Furnaces, compressors, and forming machines generate large quantities of waste heat which are generally cooled by water. Hot glass which is not used in the forming machine is diverted and this diverted glass (called "cullet") is generally cooled by water, and sometimes even processed and crushed in a water bath arrangement. Often cooling requirements are shared over banks of cooling towers arranged to allow for backup during maintenance.
After the forming process, some containers—particularly those intended for alcoholic spirits—undergo a treatment to improve the chemical resistance of the inside, called "internal treatment" or dealkalization. This is usually accomplished through the injection of a sulfur- or fluorine-containing gas mixture into bottles at high temperatures. The gas is typically delivered to the container either in the air used in the forming process (that is, during the final blow of the container), or through a nozzle directing a stream of the gas into the mouth of the bottle after forming. The treatment renders the container more resistant to alkali extraction, which can cause increases in product pH, and in some cases container degradation.
As glass cools, it shrinks and solidifies. Uneven cooling may make glass more susceptible to fracture due to internal stresses: the surface cools first, then as the interior cools and contracts it creates tension. Even cooling is achieved by annealing. An annealing oven (known in the industry as a lehr) heats the container to about 580 °C (1,076 °F), then cools it, depending on the glass thickness, over a 20 – 60 minute period.
The role of the cold end of glass container production is to complete the final tasks in the manufacturing process: spray on a polyethylene coating for abrasion resistance and increased lubricity, inspect the containers for defects, label the containers, and package the containers for shipment.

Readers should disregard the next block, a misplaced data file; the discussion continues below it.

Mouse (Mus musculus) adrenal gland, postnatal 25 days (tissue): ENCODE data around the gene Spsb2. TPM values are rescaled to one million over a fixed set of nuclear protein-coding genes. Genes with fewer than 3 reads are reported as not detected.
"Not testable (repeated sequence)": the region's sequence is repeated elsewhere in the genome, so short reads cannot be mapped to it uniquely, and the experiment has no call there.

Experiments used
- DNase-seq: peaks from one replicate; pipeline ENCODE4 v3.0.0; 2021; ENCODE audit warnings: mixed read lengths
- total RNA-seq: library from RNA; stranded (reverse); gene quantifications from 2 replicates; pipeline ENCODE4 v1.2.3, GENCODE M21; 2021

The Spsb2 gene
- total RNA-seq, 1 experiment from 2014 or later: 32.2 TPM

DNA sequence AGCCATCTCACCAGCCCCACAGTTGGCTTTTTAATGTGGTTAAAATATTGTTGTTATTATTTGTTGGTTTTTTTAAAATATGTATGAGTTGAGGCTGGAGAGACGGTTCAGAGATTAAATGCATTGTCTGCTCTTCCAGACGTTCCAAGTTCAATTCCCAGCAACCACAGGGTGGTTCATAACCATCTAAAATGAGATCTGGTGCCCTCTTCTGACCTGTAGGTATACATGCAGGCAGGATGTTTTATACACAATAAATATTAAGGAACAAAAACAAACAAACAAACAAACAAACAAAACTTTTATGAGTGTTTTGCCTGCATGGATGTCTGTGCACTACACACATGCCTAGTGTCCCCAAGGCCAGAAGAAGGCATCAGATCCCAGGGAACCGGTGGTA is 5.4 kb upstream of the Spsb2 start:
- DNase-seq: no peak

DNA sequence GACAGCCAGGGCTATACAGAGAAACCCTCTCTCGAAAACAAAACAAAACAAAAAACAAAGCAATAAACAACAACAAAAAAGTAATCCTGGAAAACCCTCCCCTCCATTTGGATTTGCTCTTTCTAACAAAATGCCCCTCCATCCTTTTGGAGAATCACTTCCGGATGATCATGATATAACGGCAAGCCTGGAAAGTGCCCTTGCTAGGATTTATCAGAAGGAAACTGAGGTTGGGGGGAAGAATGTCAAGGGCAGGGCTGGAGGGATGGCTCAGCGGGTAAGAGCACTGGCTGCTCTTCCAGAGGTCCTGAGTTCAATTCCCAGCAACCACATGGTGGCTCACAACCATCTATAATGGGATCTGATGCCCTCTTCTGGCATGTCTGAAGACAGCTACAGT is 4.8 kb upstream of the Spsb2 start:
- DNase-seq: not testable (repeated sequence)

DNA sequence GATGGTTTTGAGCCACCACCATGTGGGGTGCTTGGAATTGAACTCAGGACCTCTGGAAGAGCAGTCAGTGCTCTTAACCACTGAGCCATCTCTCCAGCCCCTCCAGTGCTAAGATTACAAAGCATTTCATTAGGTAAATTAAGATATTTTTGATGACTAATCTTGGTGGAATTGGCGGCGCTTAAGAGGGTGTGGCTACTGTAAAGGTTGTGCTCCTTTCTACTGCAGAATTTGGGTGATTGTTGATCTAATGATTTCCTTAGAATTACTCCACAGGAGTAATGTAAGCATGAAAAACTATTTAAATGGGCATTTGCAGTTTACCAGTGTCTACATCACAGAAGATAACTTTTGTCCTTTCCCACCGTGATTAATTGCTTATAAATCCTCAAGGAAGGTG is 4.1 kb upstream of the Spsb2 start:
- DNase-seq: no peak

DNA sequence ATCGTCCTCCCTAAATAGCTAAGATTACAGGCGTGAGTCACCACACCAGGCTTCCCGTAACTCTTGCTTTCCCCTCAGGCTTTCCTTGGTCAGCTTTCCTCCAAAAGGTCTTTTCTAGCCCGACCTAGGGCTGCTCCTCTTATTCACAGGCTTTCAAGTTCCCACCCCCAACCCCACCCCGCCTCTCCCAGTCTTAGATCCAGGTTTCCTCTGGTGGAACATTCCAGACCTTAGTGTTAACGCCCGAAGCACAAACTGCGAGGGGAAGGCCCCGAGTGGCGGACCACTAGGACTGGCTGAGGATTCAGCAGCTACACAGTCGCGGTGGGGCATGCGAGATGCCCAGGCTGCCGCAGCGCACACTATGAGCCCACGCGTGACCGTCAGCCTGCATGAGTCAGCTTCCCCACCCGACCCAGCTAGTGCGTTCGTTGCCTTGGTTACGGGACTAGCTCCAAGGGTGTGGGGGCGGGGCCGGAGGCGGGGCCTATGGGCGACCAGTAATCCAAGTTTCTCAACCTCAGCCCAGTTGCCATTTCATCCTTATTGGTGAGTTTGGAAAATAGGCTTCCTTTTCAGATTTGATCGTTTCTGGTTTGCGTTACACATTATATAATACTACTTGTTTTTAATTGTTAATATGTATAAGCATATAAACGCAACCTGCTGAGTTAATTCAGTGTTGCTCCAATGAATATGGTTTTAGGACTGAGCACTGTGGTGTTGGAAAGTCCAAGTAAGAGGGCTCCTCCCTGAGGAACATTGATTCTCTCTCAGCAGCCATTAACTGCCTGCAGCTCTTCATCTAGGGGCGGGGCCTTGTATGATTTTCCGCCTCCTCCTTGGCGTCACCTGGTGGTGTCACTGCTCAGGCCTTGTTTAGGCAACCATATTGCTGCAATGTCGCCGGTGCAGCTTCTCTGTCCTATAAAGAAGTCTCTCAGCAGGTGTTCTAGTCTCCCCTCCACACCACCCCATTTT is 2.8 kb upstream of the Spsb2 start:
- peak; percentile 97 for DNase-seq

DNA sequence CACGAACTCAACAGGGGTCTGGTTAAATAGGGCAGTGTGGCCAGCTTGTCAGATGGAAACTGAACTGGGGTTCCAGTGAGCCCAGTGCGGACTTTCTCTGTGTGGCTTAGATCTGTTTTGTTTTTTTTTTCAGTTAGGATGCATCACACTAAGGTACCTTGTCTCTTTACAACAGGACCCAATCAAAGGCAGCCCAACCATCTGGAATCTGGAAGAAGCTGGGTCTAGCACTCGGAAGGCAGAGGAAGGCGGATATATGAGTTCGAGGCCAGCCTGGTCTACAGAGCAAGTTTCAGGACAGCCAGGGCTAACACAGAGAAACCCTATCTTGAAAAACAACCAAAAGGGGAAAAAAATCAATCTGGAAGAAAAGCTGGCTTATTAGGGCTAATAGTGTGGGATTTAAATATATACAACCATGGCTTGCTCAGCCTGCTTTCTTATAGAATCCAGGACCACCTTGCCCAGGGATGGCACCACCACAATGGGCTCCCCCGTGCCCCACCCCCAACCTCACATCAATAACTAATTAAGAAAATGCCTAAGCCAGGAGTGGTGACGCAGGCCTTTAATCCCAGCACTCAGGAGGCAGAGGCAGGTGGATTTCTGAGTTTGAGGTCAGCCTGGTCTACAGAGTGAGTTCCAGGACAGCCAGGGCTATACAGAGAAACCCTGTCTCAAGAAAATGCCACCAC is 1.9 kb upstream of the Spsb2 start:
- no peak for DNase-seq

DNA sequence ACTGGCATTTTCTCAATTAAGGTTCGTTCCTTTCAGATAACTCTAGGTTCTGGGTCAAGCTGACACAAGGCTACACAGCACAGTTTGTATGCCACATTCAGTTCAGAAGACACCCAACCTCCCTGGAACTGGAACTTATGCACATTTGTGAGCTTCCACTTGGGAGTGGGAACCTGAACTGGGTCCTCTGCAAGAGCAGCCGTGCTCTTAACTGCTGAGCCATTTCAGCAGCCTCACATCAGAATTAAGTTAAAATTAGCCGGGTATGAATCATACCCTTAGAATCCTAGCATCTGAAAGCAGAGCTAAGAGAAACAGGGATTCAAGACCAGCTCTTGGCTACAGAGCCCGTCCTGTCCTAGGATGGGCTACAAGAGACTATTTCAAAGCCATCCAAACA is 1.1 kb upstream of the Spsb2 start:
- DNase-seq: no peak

Glass containers typically receive two surface coatings, one at the hot end, just before annealing and one at the cold end just after annealing. At the hot end a very thin layer of tin(IV) oxide is applied either using a safe organic compound or inorganic stannic chloride. Tin based systems are not the only ones used, although the most popular. Titanium tetrachloride or organo titanates can also be used. In all cases the coating renders the surface of the glass more adhesive to the cold end coating. At the cold end a layer of typically, polyethylene wax, is applied via a water based emulsion. This makes the glass slippery, protecting it from scratching and stopping containers from sticking together when they are moved on a conveyor. The resultant invisible combined coating gives a virtually unscratchable surface to the glass. Due to reduction of in-service surface damage, the coatings often are described as strengtheners, however a more correct definition might be strength-retaining coatings.